However, the J-15 also has a catapult-launched variant, the J-15T, which too, has appeared in photographs over the years. Described as a “demonstrator” aircraft, it was observed to have a modified front landing gear with an ‘arm’ to lock with a catapult system before being flung from the carrier.

This modification and the EMALS system eliminates the need for the J-15 to take off on its power, unlike the J-15B. Some PLA analysts also believe that the Fujian will have a complement of J-15s, too. Therefore, the J-15T demonstrator is being readied to begin testing from the Fujian once its sea trials go into full swing.

J-15T, J-15D & Fujian Testing to Align

Two logical conclusions can be drawn from this reasoning. First, it is unlikely that the J-15D EW has catapult-launch compatibility on its front landing gear. Whether it is a fresh variant developed from the ground up or an older J-15 version upgraded to ‘D’ standards (J-15D) is not known.

Second, the Fujian does need a heavy strike capability and is certain to have a complement of J-15s. To sum up, Shandong and Liaoning might have a large complement of non-catapult-enabled J-15s along with some J-31/J-35s. The Fujian, however, would end up having J-31/J-35s as its leading combat platform.

Indeed, it can’t depend on J-15Ds from the Shandong or the Liaoning and would need its own fighter-based EW capability — unless PLAN decides to just strap an external EW pod on its J-31/J-35s.

However, being stealth jets means EW and Electronic Intelligence (ELINT) modules are inside the airframe, carried internally. External stores for stealth fighters, like the F-35, usually consist of ordnance and fuel tanks when maintaining stealth is not a priority.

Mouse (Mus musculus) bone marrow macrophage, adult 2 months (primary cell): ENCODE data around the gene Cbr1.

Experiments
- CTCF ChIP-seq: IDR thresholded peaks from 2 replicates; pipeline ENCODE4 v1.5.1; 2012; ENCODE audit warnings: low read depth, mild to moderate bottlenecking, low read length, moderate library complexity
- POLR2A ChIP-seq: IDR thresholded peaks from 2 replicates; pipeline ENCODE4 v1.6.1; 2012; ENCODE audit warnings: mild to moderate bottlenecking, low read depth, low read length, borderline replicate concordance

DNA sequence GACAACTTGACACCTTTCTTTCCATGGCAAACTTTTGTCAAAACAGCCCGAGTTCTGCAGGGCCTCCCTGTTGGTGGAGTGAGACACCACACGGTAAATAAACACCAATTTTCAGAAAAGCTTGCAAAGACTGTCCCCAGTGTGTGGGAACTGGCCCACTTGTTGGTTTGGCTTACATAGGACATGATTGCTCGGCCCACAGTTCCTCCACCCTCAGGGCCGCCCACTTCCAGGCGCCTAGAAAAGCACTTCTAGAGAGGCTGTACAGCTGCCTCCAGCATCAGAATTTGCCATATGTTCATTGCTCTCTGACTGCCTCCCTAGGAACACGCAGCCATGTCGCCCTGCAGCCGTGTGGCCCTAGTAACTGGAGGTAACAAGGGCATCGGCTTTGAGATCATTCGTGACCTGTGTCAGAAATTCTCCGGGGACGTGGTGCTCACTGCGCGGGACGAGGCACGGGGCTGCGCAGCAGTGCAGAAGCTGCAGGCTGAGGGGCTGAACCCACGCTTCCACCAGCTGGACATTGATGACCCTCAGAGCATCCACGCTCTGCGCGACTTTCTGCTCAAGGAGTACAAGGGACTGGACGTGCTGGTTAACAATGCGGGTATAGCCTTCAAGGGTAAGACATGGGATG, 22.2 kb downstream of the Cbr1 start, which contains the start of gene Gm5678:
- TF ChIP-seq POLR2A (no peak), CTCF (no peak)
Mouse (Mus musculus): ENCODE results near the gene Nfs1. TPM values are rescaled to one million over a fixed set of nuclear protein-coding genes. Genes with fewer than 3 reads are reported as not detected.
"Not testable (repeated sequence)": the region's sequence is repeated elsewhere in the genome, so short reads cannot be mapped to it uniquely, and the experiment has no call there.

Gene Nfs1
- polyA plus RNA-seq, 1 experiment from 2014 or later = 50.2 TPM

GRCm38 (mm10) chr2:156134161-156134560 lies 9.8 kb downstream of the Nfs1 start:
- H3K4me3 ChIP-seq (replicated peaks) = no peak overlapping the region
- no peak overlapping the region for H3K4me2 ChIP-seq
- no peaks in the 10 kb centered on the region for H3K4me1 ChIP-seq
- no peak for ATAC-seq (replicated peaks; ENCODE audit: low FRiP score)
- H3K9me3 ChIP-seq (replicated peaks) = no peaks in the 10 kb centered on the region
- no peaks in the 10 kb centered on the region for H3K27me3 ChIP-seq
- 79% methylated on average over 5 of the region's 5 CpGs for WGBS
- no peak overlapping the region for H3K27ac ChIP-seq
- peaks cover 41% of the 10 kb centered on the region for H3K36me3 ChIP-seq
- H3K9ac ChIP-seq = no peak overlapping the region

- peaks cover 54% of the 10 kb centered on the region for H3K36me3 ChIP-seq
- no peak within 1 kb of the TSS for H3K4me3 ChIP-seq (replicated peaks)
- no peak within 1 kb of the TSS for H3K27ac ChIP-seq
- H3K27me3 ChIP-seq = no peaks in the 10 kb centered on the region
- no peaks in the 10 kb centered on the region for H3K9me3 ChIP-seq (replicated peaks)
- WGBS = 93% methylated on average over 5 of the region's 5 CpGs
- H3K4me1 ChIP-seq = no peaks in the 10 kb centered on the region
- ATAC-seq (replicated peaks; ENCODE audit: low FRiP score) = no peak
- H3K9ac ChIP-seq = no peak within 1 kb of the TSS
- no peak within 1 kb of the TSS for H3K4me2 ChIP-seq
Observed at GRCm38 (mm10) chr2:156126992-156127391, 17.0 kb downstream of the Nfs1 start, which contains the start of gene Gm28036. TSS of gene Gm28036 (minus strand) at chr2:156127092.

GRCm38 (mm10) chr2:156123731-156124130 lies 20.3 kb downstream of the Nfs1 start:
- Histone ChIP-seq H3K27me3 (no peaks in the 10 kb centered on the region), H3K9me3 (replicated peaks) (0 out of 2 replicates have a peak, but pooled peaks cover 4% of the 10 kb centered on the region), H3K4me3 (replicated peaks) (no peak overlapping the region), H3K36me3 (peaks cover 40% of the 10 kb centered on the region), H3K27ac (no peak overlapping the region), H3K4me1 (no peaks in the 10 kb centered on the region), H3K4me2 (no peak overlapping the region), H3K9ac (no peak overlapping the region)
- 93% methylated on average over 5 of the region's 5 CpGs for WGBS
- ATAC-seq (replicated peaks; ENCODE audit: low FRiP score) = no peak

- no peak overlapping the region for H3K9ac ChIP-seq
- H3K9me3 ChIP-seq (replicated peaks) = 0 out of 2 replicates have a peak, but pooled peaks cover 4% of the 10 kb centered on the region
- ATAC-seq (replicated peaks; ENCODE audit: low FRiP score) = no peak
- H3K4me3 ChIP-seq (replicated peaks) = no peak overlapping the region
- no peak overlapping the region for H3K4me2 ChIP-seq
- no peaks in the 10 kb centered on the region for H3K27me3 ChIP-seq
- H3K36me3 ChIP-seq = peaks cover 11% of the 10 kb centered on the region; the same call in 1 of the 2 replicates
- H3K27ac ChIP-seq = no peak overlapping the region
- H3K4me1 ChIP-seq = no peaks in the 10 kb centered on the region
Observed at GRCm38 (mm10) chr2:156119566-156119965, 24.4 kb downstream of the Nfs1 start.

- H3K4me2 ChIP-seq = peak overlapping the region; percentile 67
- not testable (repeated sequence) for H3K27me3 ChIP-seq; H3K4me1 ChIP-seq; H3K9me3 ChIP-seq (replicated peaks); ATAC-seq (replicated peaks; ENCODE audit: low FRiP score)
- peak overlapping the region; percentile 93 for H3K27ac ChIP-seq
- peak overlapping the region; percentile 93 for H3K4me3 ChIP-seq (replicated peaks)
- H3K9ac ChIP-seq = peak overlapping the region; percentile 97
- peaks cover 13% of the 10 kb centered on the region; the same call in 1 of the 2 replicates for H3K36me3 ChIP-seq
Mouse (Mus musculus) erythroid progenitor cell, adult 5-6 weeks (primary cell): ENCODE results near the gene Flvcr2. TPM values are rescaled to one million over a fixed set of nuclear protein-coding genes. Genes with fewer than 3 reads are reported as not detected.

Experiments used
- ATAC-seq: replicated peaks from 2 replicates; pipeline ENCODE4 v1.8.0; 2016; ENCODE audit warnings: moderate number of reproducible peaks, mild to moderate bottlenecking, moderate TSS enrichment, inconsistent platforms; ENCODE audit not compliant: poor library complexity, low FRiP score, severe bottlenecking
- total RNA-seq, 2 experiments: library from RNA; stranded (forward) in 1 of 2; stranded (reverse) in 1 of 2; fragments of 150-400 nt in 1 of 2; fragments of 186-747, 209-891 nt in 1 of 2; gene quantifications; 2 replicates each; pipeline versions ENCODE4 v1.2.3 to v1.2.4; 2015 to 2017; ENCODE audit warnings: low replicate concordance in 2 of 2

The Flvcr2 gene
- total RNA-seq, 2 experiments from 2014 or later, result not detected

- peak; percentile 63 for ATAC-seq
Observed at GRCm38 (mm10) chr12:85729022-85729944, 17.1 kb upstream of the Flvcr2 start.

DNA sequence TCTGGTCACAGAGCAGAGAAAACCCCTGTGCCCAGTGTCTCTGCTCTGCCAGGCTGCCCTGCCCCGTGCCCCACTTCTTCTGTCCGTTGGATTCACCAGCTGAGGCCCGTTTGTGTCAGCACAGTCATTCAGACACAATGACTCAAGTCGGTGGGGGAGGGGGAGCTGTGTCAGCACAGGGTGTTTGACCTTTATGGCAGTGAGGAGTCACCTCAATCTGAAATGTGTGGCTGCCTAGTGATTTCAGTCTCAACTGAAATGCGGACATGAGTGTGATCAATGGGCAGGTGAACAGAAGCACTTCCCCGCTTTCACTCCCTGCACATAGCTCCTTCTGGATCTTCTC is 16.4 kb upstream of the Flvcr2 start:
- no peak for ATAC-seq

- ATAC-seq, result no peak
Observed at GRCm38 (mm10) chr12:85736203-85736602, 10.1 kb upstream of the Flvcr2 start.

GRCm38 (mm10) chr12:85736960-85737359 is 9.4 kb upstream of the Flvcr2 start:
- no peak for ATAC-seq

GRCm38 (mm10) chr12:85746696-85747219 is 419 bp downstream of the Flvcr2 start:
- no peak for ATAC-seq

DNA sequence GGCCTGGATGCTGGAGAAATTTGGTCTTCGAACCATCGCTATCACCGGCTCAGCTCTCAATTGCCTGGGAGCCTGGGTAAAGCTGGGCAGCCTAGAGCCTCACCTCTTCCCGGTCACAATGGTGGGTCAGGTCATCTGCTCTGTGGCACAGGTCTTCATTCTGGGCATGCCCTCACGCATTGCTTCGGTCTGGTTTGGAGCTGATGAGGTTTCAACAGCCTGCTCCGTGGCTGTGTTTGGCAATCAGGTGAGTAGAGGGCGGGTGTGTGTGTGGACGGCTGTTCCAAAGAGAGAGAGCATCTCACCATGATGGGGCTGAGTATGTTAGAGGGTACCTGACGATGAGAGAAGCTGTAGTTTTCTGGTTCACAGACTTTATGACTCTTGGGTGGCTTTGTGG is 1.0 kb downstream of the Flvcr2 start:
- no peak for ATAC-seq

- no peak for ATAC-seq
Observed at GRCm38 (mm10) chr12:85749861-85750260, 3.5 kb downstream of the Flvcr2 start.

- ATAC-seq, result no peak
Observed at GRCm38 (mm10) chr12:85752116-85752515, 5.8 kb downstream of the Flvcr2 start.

Let us assume that the J-15D is non-catapult-enabled. Its technology and tactics are still being refined on the Shandong and Liaoning by the time the J-15T demonstrator finishes testing from Fujian, and PLAN decides to go for serial production for a missionized variant.

This mass-production model would have the catapult-friendly landing gear from the J-15T and the wingtip EW pods of the same quality as the J-15D.

The EMALS catapult can also launch the new naval KJ-600 Airborne Early Warning (AEW). This larger and heavier aircraft would be central in both offensive and defensive radar surveillance roles, trading information with the J-15, J-15D, and the J-31/J-35.

Like the electronic warfare J-16D and the E/A-18G Growler, which fly with the J-11s, J-10s, J-16, Su-30MKK, and F/A-18 Super Hornet, the J-15D would fly with the J-15s and the J-31/J-35s providing electronic support and jamming from both enemy aircraft and ground-based air defense.

The EurAsian Times in a previous report, analyzed how a US Navy Growler taking off from the USS Dwight D. Eisenhower late in January as part of Operation Prosperity Guardian might be employed against the Yemen-based Houthis.

The J-15D, too, would be used similarly. Put differently, the appearance of the J-15D, introduction of the KJ-600 AEW, rapid development of the J-31/J-35, and launch of the Fujian mark the PLAN acquiring the full spectrum of capabilities in carrier naval aviation.